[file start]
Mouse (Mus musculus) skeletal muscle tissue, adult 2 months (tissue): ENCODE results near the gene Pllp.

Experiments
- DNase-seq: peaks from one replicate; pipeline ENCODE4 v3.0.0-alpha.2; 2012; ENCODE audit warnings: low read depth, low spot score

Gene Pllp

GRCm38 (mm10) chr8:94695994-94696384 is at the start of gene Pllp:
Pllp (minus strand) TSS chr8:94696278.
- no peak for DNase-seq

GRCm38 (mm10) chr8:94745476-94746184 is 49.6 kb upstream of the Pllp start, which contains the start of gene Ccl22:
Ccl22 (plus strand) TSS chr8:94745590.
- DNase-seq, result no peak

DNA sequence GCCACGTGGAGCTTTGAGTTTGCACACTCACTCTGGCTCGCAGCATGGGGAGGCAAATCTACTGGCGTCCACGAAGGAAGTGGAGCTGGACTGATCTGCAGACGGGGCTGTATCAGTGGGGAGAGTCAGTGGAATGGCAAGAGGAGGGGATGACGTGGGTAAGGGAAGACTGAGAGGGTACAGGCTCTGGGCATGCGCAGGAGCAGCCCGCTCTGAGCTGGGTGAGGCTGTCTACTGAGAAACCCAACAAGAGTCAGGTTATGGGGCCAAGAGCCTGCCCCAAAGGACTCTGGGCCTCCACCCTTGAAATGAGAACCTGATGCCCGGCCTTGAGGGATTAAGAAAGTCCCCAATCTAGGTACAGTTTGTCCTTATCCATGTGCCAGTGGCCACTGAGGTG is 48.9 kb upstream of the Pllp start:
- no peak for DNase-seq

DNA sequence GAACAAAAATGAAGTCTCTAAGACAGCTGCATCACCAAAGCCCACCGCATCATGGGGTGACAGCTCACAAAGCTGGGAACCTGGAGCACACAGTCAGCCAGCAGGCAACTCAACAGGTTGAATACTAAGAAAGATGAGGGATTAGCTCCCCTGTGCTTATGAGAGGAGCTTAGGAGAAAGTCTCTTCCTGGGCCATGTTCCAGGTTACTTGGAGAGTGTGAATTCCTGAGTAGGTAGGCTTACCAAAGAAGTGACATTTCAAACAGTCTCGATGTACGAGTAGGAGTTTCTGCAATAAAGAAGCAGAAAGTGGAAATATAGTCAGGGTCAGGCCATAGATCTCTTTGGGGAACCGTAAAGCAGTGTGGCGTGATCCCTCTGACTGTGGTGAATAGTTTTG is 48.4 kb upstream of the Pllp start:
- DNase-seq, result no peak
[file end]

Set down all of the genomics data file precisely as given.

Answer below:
Mouse (Mus musculus) skeletal muscle tissue, adult 2 months (tissue): ENCODE results near the gene Pllp.

Experiments
- DNase-seq: peaks from one replicate; pipeline ENCODE4 v3.0.0-alpha.2; 2012; ENCODE audit warnings: low read depth, low spot score

Gene Pllp

GRCm38 (mm10) chr8:94695994-94696384 is at the start of gene Pllp:
Pllp (minus strand) TSS chr8:94696278.
- no peak for DNase-seq

GRCm38 (mm10) chr8:94745476-94746184 is 49.6 kb upstream of the Pllp start, which contains the start of gene Ccl22:
Ccl22 (plus strand) TSS chr8:94745590.
- DNase-seq, result no peak

DNA sequence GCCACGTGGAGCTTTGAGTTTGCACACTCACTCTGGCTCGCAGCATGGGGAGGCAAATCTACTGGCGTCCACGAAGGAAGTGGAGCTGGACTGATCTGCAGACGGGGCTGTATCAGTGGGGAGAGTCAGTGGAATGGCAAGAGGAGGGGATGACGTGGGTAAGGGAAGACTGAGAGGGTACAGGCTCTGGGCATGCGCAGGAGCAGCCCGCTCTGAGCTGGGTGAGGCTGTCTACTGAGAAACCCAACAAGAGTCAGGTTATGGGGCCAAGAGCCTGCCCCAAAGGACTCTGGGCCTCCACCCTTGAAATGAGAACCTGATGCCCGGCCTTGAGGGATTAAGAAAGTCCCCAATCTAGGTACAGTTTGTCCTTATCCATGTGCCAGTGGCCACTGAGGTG is 48.9 kb upstream of the Pllp start:
- no peak for DNase-seq

DNA sequence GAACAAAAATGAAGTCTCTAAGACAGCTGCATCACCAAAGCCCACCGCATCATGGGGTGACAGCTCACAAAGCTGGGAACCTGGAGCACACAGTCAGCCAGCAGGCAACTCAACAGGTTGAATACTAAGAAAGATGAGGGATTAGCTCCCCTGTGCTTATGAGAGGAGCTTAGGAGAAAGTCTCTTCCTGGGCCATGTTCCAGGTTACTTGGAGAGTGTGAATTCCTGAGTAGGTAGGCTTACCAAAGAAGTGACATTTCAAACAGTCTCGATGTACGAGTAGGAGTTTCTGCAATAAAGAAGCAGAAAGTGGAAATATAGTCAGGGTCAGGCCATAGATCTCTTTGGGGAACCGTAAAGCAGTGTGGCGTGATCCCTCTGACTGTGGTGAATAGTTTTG is 48.4 kb upstream of the Pllp start:
- DNase-seq, result no peak